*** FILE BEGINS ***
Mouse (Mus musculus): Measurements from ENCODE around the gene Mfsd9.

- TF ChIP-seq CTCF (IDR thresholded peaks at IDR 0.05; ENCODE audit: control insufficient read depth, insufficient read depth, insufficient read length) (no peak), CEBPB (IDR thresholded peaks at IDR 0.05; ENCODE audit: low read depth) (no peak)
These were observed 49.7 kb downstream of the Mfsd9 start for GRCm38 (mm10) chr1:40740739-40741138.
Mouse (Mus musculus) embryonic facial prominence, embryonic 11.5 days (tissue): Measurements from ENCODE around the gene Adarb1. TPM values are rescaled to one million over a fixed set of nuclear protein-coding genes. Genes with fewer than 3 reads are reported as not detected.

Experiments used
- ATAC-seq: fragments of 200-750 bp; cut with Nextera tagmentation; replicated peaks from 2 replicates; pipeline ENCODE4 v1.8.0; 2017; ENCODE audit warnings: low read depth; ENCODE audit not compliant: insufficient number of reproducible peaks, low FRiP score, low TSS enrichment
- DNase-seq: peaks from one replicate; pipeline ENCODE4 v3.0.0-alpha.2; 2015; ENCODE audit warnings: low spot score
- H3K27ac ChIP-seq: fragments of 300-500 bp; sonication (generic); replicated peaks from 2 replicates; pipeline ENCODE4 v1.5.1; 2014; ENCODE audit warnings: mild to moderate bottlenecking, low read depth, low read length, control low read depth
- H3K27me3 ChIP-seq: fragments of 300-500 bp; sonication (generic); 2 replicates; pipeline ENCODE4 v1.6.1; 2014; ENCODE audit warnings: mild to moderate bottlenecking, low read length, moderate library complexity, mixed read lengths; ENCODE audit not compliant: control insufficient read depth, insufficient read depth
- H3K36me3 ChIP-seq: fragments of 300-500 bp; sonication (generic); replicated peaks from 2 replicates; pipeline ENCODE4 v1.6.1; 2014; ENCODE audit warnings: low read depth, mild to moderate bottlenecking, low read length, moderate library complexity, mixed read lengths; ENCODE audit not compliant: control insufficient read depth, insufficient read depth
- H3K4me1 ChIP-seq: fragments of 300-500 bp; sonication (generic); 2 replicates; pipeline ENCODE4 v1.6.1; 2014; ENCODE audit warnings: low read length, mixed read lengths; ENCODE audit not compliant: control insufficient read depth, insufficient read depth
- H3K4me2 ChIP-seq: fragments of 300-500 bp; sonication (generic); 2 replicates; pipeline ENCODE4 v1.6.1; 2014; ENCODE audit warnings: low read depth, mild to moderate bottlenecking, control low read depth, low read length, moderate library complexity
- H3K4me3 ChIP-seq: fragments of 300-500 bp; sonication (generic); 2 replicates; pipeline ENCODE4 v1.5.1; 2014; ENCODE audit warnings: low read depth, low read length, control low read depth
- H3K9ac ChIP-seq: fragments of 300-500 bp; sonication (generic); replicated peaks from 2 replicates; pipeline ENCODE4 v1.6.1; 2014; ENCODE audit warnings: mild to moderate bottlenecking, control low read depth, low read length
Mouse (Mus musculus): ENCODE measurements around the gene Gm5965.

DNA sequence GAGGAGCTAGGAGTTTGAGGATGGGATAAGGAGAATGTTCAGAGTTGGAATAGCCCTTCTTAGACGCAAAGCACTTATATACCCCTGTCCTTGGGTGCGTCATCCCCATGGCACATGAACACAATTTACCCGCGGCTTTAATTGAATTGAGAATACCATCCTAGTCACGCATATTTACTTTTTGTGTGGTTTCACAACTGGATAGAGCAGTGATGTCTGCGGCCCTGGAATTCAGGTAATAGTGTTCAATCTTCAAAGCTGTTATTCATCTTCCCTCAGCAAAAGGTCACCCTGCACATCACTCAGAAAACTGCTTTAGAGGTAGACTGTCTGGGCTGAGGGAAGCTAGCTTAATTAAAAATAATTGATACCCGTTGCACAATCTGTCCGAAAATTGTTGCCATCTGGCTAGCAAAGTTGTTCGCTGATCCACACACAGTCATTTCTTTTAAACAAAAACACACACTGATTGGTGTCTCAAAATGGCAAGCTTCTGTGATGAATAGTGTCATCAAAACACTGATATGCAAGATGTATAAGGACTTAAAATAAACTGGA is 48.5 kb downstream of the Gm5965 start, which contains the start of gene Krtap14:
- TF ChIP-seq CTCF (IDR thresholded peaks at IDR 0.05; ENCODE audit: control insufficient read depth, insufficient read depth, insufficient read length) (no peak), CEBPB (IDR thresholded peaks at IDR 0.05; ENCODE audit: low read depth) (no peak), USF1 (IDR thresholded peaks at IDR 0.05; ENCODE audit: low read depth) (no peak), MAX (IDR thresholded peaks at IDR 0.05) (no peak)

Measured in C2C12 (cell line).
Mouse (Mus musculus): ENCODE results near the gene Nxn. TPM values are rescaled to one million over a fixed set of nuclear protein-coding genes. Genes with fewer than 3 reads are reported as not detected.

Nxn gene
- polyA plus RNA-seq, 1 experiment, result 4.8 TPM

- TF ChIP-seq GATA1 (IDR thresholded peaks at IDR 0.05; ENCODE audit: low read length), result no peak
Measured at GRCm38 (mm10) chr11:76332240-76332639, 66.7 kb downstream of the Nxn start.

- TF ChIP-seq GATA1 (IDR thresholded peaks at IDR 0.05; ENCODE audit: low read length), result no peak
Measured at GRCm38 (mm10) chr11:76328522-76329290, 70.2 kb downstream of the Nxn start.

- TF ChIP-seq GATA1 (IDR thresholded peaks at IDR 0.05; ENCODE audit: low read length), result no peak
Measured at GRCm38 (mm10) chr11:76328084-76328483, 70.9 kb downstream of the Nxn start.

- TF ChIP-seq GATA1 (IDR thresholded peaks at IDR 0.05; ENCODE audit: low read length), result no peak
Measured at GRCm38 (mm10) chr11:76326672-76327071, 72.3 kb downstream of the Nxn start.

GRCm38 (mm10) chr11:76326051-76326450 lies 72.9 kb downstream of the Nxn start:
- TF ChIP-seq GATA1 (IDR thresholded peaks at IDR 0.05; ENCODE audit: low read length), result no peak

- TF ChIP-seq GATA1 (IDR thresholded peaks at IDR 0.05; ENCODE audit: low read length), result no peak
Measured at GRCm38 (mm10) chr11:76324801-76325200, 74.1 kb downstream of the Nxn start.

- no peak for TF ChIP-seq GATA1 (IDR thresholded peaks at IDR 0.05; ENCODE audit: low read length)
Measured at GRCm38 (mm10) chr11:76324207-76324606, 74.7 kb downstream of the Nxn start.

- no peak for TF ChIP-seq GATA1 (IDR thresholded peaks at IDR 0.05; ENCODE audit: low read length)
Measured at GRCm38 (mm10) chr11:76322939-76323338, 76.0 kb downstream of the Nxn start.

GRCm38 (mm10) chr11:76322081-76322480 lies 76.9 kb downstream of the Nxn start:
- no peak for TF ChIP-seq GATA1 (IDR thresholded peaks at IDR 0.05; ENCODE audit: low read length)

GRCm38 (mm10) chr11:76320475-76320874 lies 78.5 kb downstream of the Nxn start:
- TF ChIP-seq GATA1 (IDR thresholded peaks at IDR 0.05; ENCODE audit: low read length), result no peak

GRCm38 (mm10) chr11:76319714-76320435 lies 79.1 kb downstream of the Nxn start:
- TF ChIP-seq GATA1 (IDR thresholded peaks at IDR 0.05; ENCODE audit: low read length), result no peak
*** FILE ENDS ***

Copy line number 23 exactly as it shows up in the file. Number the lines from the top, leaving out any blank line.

Measured at GRCm38 (mm10) chr11:76332240-76332639, 66.7 kb downstream of the Nxn start.